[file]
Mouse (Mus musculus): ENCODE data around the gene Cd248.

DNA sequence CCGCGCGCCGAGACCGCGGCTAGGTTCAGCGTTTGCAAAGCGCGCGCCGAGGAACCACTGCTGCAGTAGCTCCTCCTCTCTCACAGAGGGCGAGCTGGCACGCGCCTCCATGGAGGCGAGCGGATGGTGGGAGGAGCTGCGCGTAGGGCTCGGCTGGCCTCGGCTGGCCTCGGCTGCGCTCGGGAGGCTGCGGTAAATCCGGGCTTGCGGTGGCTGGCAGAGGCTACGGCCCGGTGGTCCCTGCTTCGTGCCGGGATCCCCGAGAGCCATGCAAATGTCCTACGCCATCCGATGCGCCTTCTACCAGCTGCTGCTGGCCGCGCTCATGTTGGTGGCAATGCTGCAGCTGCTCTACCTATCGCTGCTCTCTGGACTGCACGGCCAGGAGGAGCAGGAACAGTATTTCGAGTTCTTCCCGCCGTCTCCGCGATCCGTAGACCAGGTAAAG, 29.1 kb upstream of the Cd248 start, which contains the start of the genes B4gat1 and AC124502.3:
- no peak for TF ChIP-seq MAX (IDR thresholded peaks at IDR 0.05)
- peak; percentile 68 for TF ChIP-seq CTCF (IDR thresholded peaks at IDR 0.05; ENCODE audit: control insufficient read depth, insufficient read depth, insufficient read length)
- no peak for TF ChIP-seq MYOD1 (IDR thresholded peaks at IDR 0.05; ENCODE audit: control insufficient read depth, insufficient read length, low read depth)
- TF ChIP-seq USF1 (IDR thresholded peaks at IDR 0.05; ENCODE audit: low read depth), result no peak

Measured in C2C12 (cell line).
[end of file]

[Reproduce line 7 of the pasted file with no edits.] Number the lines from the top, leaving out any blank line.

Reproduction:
Measured in C2C12 (cell line).